be his lover or his mother.

Fresh out of prison, Billy reasserts himself as king of the
ram-raiders (who drive cars through store windows to do their
"shopping") and re-establishes his acrimonious acquaintance with Tommy (Sean
Pertwee), a local fence who finds Billy an unpleasant fact of life. And vice
versa. When Tommy plans a heist of a department store in order to supply hot
merchandise to a hood named Venning (Sean Bean), Billy crashes the store first,
ruining Tommy's scheme. The ante has been upped.

Anderson has a gripping visual style, and the action sequences are hot.
There are several notable cameos - Bean, Marianne Faithfull as a video arcade
manager and Jonathan Pryce as a cop left bewildered by Billy and the violence he
sees around him. He's not alone. What's a little troubling about "Shopping" is
the cognitive dissonance created by the director's matter-of-fact portrayal of
Billy's aspirations - to be the best at what he does, which is stealing and
destruction, and to live on a constant adrenaline rush. Certainly, youth devoid
of hope turns nihilistic, but Anderson seems to have bought into his character
to a point where irony, or even perspective, is lost. For all its positive
attributes, there's a sense of waste about the film, and it's not all coming
from Billy and his pals.

Kevin Maynard
Time Out New York:
February 7-14, 1996 Issue No. 20

Shopping - This British export will make you want to cancel your credit

Dir. Paul Anderson. 1993. N/R.
86mins. Sadie Frost, Jude Law, Sean Pertwee, Fraser James,
Sean Bean, Marianne Faithfull, Johnathan Pryce.

When asked what he was rebelling against, The Wild One's motorcyclist
Marlon Brando slurred, "Whaddaya got?" And that's the whole point.
From Rebel Without a Cause to A Clockwork Orange, nihilism has always
signaled true cinematic cool. Joining the pack is Shopping, the debut film from
director Anderson (Mortal Kombat), an intriguing, slick but shallow British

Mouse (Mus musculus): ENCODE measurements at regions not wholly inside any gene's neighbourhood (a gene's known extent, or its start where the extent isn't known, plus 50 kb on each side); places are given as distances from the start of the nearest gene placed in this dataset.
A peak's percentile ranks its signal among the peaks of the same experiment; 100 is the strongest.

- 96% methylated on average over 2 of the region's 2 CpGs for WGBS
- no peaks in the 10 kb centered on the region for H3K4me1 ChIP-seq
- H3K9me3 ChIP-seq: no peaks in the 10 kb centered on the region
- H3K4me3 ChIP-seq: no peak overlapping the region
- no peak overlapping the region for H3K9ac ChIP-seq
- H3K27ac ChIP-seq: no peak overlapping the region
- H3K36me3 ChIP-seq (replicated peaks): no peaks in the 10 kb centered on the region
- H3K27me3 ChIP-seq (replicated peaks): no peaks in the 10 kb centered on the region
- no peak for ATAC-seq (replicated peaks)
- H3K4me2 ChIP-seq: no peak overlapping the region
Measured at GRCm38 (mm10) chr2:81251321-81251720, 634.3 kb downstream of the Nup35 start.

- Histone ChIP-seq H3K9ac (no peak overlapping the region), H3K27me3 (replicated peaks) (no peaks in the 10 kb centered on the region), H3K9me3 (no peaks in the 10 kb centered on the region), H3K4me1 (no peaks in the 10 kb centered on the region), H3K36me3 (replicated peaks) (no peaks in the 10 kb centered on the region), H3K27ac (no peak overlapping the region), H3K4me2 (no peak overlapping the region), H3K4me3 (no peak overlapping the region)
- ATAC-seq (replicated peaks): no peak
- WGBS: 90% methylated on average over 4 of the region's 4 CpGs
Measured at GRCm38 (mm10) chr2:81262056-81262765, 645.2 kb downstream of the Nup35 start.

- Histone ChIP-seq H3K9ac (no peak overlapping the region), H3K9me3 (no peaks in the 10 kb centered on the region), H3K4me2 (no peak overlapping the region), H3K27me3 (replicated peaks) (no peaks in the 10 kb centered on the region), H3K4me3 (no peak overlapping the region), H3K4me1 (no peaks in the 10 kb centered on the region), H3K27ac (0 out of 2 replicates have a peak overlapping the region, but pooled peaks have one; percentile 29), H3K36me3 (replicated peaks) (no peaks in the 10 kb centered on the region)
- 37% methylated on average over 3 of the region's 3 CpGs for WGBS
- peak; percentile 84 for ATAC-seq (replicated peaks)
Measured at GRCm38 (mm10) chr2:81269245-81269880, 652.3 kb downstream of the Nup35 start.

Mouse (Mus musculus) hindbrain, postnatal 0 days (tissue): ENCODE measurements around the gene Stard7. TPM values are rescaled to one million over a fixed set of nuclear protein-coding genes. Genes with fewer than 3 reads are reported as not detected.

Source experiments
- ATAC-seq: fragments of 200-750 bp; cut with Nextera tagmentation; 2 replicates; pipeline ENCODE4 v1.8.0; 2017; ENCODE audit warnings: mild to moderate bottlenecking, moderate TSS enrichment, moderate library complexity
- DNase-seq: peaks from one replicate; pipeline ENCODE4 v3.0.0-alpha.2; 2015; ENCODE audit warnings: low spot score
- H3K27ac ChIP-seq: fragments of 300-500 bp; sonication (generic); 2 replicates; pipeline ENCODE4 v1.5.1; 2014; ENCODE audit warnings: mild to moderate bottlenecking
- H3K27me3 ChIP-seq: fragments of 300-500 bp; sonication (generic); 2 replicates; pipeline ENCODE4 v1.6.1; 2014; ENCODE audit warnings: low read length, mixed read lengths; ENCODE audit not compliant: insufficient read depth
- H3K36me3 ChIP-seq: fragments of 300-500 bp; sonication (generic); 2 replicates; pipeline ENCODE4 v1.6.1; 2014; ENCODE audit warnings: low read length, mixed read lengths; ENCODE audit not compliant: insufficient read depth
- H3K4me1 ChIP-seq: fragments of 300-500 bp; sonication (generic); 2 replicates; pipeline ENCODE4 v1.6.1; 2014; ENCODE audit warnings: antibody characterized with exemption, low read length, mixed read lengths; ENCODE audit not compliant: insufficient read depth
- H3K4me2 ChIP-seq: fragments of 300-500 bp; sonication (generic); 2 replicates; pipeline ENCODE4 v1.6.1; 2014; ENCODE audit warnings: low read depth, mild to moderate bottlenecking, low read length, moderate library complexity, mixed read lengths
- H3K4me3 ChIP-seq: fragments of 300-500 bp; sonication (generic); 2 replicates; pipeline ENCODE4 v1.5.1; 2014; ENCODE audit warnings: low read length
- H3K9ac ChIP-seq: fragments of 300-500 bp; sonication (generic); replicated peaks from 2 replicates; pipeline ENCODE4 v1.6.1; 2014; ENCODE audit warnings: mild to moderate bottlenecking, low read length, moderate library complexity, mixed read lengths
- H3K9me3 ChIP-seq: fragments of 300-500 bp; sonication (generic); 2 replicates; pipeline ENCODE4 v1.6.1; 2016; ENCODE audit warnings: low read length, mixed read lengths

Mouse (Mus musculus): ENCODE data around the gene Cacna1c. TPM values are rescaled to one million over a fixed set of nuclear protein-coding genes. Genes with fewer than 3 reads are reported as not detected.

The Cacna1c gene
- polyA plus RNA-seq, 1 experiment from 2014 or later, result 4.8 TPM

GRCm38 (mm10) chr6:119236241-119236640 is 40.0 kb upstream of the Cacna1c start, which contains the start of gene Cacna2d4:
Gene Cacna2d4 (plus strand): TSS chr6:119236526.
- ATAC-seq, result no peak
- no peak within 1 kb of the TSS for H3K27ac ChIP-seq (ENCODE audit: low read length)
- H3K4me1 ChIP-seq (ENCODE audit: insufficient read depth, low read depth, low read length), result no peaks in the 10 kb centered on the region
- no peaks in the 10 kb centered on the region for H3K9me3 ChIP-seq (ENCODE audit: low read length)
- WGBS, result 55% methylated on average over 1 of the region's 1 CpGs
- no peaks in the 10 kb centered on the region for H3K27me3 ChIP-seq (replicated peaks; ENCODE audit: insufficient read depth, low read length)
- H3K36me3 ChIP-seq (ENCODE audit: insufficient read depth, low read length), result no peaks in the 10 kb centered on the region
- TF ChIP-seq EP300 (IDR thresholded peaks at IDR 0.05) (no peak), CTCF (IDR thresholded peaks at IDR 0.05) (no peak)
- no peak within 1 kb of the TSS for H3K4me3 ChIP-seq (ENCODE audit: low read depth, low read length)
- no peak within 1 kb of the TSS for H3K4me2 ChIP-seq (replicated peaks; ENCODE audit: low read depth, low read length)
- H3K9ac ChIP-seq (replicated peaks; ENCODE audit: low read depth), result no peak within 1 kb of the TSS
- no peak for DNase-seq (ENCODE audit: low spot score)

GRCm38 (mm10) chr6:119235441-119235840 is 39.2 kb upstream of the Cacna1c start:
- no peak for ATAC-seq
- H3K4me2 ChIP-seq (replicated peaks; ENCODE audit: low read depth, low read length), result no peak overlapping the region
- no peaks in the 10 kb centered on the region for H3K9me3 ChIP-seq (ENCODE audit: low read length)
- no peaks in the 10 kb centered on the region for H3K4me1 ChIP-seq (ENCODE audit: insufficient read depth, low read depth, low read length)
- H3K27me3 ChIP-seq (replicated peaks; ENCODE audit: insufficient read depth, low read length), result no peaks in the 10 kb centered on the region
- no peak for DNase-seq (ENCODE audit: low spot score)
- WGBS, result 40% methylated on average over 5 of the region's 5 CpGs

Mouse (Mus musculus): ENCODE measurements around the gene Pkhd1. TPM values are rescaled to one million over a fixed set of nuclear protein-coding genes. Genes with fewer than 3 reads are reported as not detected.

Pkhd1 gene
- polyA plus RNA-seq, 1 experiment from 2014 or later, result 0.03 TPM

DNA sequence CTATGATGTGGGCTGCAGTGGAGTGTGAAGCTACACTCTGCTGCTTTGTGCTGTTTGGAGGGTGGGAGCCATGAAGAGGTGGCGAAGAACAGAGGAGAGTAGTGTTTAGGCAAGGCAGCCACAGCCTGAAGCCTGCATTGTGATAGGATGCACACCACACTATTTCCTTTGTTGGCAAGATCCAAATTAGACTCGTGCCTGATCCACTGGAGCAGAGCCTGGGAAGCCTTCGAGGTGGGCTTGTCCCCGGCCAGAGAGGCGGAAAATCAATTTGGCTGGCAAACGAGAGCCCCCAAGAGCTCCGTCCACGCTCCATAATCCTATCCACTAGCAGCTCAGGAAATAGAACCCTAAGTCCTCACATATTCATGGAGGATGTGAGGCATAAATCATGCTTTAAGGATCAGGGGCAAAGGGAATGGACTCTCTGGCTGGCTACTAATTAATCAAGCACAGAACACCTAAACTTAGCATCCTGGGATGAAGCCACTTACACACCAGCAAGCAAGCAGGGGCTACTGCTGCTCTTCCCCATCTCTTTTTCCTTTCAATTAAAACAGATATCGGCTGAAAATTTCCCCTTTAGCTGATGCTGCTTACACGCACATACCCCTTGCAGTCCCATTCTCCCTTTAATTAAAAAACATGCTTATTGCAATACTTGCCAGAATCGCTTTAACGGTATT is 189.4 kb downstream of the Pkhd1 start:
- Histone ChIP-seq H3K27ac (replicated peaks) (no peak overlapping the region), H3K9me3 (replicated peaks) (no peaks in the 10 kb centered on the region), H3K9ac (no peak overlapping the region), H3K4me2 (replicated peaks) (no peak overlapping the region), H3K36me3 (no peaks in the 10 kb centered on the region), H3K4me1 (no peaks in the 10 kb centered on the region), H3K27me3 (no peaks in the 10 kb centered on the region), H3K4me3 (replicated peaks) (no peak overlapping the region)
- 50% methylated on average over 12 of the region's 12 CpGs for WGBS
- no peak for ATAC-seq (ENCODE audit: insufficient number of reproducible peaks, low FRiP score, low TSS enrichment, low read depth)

Billy (Law) is the cocky 19-year-old leader of the Joyriders, a band of bad
boys who "ram-raid" - steal sports cars and crash them through storefronts to
purloin merchandise they can sell to dealers. Some "shop" for the money, but
Billy, the sexy little lad, does it just for kicks. His partner-in-crime, the
sassy, slightly older Joe (Frost, Law's real-life-girlfriend) wants out of the
crime biz. But she'll endure one last heist at the megamall called Retail Land.
Anderson has a kinetic directorial style, although sometimes his smokey,
vacant lots look like the sets from a Pat Benatar video. In the UK, the film
was controversial because of its glamorous depiction of crime, but actually it's
as moralistic as a B western. There's also a fairly obvious critique of
consumer culture. (Love of money has nothing over plain old love.) Ignore it
and rev up on the ravey soundtrack featuring such groups as the Utah Saints and
the acting appeal of hot commodity Jude Law.


Stuart Bailie
NME (New Musical Express)(Australia)
26 September 1992

Director: Philip Noyce
Starring: Harrison Ford, Richard Harris, Sean Bean, Patrick Bergin

GOOD OLD Harrison, eh? Nice and noble, with his handsome chops and his
honest eyes. Hard to rouse but, like a cheapo Gary Cooper, he'll eventually
pull out his shooter and drop the bad guys. As CIA man Jack Ryan, Harrison Ford
is just as you'd expect; manly, impeccable, a bankable dullard.

Forget Harrison, the wildest thing about Patriot Games is Sean Bean, who
plays this king-hell terrorist, blamming his way through Ulster, London, America